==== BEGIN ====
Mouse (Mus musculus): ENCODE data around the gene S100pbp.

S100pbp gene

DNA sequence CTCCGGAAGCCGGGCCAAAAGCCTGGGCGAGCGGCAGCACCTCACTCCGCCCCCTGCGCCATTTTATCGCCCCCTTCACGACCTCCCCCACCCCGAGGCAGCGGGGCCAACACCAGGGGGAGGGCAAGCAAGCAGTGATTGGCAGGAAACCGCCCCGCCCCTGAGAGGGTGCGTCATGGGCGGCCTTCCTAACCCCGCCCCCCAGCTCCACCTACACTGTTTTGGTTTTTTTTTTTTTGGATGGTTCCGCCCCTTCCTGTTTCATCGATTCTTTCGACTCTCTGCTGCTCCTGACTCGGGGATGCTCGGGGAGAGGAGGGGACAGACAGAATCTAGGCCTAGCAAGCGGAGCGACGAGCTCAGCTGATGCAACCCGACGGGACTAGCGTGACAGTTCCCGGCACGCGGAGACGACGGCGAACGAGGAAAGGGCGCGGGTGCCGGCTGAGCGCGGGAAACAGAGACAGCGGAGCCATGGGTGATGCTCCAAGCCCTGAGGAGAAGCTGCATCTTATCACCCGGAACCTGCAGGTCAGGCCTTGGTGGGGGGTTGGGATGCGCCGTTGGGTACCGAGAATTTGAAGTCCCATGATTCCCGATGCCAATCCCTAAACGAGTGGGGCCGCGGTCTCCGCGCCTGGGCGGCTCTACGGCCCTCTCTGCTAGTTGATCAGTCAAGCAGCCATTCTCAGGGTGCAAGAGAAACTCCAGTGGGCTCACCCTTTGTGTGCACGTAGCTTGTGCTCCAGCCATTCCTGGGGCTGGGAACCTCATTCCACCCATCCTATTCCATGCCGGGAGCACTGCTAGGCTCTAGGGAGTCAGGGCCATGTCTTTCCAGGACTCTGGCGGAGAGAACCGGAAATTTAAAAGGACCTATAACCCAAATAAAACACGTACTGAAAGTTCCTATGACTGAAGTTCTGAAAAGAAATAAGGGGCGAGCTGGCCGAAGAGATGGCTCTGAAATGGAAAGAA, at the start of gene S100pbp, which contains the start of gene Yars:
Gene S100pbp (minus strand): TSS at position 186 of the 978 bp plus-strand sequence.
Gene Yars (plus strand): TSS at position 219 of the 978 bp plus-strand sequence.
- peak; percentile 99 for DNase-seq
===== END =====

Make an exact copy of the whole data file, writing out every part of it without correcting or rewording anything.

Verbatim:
Mouse (Mus musculus): ENCODE data around the gene S100pbp.

S100pbp gene

DNA sequence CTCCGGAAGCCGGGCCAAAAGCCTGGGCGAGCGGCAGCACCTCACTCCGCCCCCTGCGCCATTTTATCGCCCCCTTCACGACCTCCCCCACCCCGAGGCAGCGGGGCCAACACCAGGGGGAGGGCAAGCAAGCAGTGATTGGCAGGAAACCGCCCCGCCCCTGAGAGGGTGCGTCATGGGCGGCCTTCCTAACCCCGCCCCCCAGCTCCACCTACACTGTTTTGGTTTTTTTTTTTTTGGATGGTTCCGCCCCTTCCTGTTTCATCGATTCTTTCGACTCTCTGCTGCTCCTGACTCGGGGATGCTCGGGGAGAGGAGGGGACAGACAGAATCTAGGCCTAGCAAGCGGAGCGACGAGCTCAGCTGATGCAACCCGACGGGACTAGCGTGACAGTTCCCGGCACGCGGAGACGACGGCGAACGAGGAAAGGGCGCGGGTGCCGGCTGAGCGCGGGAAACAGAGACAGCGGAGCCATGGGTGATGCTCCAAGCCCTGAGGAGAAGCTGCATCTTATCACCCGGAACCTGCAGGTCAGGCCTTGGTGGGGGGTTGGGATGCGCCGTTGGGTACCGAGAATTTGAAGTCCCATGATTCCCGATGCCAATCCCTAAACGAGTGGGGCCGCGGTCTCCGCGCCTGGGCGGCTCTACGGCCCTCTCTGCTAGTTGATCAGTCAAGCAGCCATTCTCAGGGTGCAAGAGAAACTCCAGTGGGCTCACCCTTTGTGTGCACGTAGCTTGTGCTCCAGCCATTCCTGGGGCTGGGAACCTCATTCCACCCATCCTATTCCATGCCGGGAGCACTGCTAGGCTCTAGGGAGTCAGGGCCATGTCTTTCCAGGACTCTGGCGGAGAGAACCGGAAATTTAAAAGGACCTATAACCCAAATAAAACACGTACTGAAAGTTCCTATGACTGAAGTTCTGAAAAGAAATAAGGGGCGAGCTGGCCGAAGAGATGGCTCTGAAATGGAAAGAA, at the start of gene S100pbp, which contains the start of gene Yars:
Gene S100pbp (minus strand): TSS at position 186 of the 978 bp plus-strand sequence.
Gene Yars (plus strand): TSS at position 219 of the 978 bp plus-strand sequence.
- peak; percentile 99 for DNase-seq